process (75%), and the overall perceived difficulty of the process (74%). It
is apparent that in the last four years many companies seem to have become
more knowledgeable about the means and methods of designing and constructing
Green buildings and are less reliant on LEED as a checklist or a scorecard, as
indicated by 52% of executives saying that they were only somewhat or not
likely to seek LEED certification when undertaking a construction project. At
the same time, 41% of executives thought it was at least somewhat likely that
their companies would consider seeking certification under a rating system
other than LEED if they constructed a Green building. Of those executives who
indicated they would consider another system, 63% said they would be extremely
or very likely to consider seeking certification under ENERGY STAR, which
again highlights the importance of energy efficiency. It should be noted that
building owners may elect to certify under more than one rating system.

"We've seen from our own work and the continuing growth of the green building
marketthat in spite of this reduction in enthusiasm for LEED certification,
respondents are still building green," said Deane. "While some respondents are
relying on their own standards or are considering another rating system, LEED
certification remains the most widely used third party verification of
achievement that is recognized by consumers and that can be used to market and
promote a property."

Concerns Persist about Construction Costs and the Length of the Payback Period
When asked what length of payback period would be acceptable when considering
Green features, 44% of executives said they would accept five years and almost
80% of executives said they would accept a payback period of five years or
longer. Despite the acceptance by most executives of an extended payback
period, 61% of executives still felt that the length of the payback period was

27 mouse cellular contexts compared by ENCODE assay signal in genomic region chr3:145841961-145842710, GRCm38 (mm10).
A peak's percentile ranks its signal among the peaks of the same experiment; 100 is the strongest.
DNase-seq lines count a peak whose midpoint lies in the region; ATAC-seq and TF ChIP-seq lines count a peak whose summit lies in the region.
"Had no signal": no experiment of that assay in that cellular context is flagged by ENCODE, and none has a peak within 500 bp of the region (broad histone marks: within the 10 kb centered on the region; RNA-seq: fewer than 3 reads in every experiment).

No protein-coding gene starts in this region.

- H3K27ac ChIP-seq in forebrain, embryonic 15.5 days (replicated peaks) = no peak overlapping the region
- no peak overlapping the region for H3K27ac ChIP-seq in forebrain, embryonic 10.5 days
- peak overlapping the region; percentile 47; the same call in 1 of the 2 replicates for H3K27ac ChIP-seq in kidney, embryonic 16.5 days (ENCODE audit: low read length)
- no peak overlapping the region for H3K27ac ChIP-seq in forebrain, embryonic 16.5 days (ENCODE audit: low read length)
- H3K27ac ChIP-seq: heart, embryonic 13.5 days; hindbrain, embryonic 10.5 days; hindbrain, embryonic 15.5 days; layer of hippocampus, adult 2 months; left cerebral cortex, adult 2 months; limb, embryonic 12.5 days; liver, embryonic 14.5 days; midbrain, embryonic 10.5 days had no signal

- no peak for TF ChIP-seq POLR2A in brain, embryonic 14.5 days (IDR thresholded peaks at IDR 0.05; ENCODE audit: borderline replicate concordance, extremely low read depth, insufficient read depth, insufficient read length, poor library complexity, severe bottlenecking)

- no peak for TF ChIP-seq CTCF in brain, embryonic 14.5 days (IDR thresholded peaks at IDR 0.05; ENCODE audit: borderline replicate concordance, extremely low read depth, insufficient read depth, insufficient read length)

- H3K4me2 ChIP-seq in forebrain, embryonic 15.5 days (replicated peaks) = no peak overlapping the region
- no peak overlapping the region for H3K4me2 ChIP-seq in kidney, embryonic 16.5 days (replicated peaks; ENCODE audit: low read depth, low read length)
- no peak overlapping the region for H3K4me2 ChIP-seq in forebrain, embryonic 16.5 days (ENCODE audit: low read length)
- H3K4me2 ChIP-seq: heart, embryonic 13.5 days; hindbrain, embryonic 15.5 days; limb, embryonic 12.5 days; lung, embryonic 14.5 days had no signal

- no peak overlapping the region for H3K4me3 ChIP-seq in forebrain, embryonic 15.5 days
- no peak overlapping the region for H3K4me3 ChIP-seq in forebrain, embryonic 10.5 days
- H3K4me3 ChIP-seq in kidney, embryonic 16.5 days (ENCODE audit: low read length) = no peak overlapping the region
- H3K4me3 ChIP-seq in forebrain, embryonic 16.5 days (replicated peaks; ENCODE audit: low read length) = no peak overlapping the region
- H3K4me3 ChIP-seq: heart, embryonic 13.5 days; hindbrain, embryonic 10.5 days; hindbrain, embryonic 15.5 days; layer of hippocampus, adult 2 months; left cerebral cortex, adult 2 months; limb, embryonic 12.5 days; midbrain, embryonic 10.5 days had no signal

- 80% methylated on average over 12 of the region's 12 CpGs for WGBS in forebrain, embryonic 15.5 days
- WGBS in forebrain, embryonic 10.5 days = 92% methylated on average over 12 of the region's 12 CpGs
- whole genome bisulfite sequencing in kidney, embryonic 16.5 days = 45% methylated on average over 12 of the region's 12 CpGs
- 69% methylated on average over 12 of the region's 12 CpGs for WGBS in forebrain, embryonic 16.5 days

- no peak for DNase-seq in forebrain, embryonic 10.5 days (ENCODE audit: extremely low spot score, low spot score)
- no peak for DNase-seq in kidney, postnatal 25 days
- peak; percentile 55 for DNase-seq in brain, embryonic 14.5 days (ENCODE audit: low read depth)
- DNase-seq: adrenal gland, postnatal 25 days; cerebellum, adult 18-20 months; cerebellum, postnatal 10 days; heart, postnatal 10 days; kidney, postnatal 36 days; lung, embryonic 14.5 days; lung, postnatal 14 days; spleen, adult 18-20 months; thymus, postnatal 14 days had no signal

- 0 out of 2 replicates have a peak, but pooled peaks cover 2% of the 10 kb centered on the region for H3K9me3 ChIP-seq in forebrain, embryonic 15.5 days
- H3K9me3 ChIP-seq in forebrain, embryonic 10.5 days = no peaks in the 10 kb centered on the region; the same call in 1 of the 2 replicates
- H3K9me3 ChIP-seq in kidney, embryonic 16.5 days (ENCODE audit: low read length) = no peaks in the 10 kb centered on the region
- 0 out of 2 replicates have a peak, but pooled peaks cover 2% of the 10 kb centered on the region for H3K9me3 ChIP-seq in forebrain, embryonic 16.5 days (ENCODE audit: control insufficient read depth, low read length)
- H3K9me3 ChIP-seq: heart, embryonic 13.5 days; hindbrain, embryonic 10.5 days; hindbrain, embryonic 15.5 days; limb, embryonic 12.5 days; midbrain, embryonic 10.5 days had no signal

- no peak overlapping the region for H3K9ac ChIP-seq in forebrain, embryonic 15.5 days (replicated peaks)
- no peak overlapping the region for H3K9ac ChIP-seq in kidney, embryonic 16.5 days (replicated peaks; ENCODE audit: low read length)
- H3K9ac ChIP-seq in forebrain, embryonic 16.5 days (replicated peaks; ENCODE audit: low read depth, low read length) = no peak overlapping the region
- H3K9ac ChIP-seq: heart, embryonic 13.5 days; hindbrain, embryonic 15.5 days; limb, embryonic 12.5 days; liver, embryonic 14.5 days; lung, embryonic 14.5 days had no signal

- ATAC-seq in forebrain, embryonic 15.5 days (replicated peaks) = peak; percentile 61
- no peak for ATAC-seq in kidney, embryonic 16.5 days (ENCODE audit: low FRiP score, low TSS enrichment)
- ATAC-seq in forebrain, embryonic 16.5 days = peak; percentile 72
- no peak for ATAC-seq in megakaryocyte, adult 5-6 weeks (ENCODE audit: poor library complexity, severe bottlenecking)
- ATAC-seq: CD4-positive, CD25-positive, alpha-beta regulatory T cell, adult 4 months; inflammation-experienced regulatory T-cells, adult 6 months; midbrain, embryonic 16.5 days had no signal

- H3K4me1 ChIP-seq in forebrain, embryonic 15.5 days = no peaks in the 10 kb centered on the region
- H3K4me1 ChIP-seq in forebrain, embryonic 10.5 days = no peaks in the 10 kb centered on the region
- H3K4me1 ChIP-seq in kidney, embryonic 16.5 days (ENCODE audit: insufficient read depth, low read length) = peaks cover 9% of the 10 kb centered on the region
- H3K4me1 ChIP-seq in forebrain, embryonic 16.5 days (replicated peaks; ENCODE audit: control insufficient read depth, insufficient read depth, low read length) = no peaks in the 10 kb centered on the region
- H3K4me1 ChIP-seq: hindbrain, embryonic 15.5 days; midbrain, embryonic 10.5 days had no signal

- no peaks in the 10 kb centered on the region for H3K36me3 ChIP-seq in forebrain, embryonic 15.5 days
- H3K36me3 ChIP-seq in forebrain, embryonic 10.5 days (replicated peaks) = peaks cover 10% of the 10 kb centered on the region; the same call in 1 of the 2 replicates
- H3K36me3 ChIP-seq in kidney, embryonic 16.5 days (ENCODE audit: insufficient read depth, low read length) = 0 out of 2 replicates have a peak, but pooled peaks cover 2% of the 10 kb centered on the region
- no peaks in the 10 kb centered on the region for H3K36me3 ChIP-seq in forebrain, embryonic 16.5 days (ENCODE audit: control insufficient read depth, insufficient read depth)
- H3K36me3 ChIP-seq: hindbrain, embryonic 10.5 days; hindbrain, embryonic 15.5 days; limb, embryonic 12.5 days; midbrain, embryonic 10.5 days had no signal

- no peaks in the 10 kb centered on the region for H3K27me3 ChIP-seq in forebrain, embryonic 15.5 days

an extremely or very significant obstacle to the construction of Green
buildings while 62% cited higher construction costs.

About the Survey
Turner's 2012 Green Building Market Barometer surveyed 718 executives in
October 2012. The executives participating in the survey were from the
following principal types of companies: architecture (49%), construction
(19%), real estate consulting (11%), corporate owner-occupant (9%), developer
(9%), engineering (9%), real estate owners (7%), corporate tenant (3%), and
broker/real estate service provider (2%), (These percentages total to more
than 100% since some companies were involved in more than one industry
segment.)

As in the 2010 survey, email invitations were sent to subscribers of several
real estate publications. The percentage of respondents who came from email
invitations sent to subscribers of Environmental Design & Construction was
significantly greater in the 2012 survey (83%) than in the 2010 survey (34%).
In general, subscribers to this publication were more positive about Green
buildings than other respondents. To gain a more representative picture of
industry perceptions and to ensure comparability with the prior survey, the
2012 data were weighted so that the responses of subscribers to Environmental
Design & Construction had the same weight as they did in the 2010 survey.

To view the full report, please send an email to: turner@tcco.com

About Market Barometer
Since 2005, Turner Construction has conducted bi-annual surveys of
executiveson Green building issues. The surveys provide insight into how
industry executives view environmentally-sustainable buildings and the growing
awareness of its importance in today's construction industry. The surveys show
how opinions on the subject have evolved and give an indication of trends by
comparing responses to similar questions over time. As the leading green
builder in the US, Turner believes that it is of great importance to monitor
attitudes and opinions on this subject.

About Turner Construction
Turner Construction Company is the leading general builder in the U.S.
Engineering News-Record currently ranks the company as the nation's largest
builder of green, healthcare, education, hotels, motels & convention centers,
and correctional facilities.For more information, visit
www.turnerconstruction.com.

SOURCE Turner Construction Company

Website: http://www.turnerconstruction.com
Contact: Michael Deane, Vice President, Chief Sustainability Officer,
+1-212-229-6142, mdeane@tcco.com; Chris McFadden, Vice President
Communications, +1-212-229-6145, cmcfadden@tcco.com; Julia Bonner, Adam
Friedman Associates, +1-917-675-6248, julia@adam-friedman.com